piece of cake, others have come on like a toothache, sudden and painful. Here are

five of the biggest.

1. Other writers will be your biggest fans, your loudest cheerleaders, and your

most outspoken advocates. They will organize giveaways and open up their

blogs, their Facebook and Twitter pages, to plug your book. What comes

around goes around. Return the favor, always. If you don’t, next time around

they won’t, either.

2. Speaking of social media, be on it, and be vocal. Even on days when it feels

easier to write an entire chapter about imaginary people than it is to come up

with 140 characters of Twitterlicious text. Readers are on social media, and

they love to talk books.

3. Female writers, especially female writers of romance or women’s fiction,

don’t get taken as seriously as male writers. I know. Shocking, right? Even

though the majority of book buyers, especially in those categories, are

female. It’s not fair and it’s not pretty, but unfortunately, it’s a fact.

4. Writing a novel is the hardest thing ever. To get all ninety thousand words in

just the right order, to come up with twists and turns the reader won’t see

coming, to craft a story that builds in suspense and momentum often feels

impossible. You’ll pull your hair and wear your delete key to a tiny little nub.

You’ll stomp and cry and want to quit a million times. But…

5. …that moment when a reader tells you they loved your story, that they get

your characters, that they went into a book-hangover funk when they

reached The End… That moment makes everything worth it.

About the author

K.Belle headshot

Kimberly Belle grew up in Eastern Tennessee, in a small town nestled in the foothills

of the Appalachians. A graduate of Agnes Scott College in Decatur, Georgia, Kimberly

lived for over a decade in the Netherlands and has worked in marketing and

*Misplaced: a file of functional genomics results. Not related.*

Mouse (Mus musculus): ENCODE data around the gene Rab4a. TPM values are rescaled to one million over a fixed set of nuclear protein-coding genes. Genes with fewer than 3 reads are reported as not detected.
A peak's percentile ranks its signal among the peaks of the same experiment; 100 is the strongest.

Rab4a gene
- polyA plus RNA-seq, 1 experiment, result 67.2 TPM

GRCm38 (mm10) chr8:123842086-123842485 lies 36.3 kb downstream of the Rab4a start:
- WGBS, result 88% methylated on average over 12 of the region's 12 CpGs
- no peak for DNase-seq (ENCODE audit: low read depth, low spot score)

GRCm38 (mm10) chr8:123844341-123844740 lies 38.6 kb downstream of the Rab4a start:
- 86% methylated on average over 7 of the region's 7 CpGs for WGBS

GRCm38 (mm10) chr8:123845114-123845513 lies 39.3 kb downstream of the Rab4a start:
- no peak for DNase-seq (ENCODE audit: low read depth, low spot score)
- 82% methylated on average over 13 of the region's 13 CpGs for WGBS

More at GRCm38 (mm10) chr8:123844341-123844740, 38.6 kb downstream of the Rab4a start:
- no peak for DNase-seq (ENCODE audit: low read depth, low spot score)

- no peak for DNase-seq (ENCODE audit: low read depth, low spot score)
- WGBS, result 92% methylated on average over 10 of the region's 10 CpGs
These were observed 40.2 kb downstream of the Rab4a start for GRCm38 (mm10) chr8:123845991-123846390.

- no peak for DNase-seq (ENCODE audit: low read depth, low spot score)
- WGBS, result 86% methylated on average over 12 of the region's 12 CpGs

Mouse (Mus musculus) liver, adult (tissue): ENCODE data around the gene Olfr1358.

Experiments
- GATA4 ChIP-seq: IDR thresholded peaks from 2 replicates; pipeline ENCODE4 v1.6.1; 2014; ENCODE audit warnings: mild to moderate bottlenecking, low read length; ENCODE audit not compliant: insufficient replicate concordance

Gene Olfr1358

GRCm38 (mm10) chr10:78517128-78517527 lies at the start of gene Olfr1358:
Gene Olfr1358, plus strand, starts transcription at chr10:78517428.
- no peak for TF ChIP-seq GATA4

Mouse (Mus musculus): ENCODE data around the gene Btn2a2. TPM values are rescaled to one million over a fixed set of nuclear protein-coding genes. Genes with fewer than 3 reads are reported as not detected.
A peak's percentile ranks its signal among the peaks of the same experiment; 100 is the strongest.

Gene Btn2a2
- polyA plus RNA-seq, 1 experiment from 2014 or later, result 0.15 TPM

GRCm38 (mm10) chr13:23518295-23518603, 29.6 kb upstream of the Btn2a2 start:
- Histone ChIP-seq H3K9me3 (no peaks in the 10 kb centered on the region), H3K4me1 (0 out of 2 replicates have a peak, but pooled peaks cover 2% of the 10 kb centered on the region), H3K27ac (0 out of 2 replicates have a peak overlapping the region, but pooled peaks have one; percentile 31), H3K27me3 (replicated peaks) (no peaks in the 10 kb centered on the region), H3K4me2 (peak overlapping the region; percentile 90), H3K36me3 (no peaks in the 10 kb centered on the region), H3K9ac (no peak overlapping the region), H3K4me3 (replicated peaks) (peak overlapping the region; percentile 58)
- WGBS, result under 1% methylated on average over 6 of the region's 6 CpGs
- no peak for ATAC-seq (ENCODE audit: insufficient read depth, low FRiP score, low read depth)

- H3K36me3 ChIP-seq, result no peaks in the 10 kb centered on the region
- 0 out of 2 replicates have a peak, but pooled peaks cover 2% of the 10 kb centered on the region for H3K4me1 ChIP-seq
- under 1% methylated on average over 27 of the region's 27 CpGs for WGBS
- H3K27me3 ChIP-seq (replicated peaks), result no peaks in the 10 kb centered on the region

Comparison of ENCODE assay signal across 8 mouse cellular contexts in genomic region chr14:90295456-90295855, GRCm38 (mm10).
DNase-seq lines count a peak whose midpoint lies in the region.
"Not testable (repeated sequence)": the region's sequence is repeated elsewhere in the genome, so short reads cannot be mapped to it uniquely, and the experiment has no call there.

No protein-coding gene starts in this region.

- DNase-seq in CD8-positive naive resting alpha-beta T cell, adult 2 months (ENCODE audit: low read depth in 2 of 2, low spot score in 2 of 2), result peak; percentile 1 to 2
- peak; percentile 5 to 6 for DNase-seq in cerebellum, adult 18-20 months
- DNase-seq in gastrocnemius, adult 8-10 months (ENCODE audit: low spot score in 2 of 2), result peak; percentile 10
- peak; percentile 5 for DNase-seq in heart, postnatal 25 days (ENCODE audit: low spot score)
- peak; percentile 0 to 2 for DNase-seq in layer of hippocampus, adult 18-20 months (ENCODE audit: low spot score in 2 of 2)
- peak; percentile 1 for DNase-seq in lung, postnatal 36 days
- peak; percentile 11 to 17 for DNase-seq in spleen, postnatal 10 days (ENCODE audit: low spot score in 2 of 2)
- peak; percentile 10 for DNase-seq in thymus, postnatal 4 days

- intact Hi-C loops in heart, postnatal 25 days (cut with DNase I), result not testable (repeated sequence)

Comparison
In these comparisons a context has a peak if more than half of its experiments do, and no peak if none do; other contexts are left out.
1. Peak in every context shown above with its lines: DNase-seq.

fundraising for various nonprofits. She’s the author of two novels, THE LAST

BREATH and THE ONES WE TRUST (August 2015). She divides her time between

Atlanta and Amsterdam.

Keep up with Kimberly on FacebookTwitter, Instagram, Goodreadsor via her Website.

Review: Chasing Daybreak by Ranae Glass

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23014634Chasing Daybreak

Official Stuff –

Author – Ranae Glass

Pages – 236

Publisher – Crimson Tree Publishing

Series – The Dark of Night

Expected Release Date – March 24th, 2015

Summary –

Isabel Stone wanted a normal life. But when the unexpected death of her father leaves her at the helm of the family business, things quickly go from weird to worse. Vampires are on the loose and out of the coffin, and only Isabel can walk the fine line between the world of the living and the world of the undead.

Torn between letting go of her past and embracing her future, Isabel will have to decide who she can trust, and be willing to use all the weapons at her disposal, to get to the bottom of a terrifying string of deaths that lead right to her doorstep—before she becomes the next victim. In a city where nothing is what it seems, ending up the target of a deranged killer might actually be the high point of her week. Because in this town, the things that go bump in the night… just might kill you.

My Rating – 3 1/2 of 5 stars

I received a digital copy of this novel from the author in exchange for an honest review